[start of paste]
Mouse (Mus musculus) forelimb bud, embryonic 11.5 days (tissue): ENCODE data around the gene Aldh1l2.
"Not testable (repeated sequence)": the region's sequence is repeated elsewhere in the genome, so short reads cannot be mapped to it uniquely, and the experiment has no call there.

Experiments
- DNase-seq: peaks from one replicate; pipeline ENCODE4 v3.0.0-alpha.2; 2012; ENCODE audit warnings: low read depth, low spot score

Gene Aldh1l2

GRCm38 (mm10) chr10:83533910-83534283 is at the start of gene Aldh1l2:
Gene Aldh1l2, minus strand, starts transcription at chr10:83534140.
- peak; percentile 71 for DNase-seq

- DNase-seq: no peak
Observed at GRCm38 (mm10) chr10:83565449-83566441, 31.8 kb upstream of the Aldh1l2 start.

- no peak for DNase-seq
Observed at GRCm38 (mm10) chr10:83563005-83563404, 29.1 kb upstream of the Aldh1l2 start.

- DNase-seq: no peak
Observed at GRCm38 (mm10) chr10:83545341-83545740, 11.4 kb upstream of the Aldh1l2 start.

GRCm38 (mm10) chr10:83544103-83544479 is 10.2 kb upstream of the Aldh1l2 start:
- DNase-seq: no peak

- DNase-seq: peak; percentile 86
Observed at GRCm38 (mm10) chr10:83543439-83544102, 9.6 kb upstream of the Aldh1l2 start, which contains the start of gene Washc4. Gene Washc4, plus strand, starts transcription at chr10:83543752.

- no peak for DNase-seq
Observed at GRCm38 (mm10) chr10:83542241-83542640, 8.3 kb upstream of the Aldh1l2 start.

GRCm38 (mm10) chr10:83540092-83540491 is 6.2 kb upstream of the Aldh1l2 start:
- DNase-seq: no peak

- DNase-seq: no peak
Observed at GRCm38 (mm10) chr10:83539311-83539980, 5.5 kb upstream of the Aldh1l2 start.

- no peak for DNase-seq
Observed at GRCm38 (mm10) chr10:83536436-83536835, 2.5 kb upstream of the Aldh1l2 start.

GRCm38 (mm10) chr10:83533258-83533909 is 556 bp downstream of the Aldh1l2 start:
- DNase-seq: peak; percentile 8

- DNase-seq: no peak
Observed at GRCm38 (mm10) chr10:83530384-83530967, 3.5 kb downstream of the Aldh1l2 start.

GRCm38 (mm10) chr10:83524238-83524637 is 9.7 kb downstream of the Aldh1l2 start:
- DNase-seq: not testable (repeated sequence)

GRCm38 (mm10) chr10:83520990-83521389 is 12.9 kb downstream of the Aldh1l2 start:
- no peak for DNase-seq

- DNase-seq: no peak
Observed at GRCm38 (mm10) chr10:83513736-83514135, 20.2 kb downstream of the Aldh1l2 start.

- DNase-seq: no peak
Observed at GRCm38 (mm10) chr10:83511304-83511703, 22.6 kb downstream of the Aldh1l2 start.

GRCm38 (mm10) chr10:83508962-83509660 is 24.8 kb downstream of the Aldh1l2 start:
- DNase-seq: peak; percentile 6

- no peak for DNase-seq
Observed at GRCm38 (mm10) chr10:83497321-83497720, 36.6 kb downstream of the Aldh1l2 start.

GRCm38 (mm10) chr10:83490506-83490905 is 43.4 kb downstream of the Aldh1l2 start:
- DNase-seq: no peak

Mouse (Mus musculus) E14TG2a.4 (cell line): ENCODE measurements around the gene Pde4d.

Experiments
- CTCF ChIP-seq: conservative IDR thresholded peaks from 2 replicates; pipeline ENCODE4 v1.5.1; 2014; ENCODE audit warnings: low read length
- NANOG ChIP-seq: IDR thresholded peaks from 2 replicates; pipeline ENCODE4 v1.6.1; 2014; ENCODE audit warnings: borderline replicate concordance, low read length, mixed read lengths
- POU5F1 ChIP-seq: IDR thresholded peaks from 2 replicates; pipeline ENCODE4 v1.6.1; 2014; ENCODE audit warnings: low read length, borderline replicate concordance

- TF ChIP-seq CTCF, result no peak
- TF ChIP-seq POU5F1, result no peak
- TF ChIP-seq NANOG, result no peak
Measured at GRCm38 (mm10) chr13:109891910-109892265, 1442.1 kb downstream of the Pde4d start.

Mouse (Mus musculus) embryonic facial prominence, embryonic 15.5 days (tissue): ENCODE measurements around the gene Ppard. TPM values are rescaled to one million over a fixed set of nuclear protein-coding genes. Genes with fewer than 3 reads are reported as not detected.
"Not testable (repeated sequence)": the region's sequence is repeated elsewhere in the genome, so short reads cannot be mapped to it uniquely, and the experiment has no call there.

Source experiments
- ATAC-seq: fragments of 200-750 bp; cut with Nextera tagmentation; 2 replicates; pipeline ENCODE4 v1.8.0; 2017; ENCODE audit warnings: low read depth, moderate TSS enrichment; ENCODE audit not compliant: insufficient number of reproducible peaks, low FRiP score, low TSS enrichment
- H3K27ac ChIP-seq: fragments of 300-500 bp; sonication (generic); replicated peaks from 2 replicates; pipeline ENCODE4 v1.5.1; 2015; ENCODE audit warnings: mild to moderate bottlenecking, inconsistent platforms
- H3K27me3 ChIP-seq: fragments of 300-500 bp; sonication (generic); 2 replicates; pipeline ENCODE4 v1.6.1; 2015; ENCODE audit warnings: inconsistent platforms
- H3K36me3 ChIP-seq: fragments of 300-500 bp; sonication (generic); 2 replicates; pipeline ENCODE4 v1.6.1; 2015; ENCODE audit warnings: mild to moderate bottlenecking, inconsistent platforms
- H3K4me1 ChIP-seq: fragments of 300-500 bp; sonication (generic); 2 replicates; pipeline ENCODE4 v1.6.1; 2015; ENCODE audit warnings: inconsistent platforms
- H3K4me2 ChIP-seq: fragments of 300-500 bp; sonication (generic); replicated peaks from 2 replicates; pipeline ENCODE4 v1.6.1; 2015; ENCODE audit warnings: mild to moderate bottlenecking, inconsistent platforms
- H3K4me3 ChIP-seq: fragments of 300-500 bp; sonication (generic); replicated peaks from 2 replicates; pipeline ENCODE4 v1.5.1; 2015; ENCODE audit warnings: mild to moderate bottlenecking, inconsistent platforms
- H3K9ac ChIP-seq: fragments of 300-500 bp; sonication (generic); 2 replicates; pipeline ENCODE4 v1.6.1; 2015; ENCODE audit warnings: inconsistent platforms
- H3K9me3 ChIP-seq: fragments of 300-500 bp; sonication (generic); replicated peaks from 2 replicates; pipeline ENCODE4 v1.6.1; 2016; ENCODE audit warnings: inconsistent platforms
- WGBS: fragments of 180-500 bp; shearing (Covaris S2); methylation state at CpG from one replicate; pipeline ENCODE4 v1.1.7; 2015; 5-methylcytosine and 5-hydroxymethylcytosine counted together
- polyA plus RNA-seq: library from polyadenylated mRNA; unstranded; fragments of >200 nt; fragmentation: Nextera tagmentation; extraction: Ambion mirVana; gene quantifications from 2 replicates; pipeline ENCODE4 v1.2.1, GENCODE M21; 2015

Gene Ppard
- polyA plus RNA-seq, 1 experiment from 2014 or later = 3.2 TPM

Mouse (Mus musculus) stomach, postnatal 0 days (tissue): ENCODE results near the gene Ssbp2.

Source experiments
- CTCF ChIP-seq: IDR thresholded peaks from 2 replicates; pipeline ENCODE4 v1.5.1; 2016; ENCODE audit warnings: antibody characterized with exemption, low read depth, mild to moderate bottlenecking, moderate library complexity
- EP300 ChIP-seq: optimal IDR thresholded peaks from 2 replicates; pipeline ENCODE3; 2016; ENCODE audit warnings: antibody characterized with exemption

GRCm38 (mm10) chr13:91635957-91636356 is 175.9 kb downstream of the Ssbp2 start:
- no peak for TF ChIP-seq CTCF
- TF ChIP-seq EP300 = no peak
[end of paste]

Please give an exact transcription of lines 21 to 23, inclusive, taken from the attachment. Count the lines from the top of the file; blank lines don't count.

GRCm38 (mm10) chr10:83540092-83540491 is 6.2 kb upstream of the Aldh1l2 start:
- DNase-seq: no peak

- DNase-seq: no peak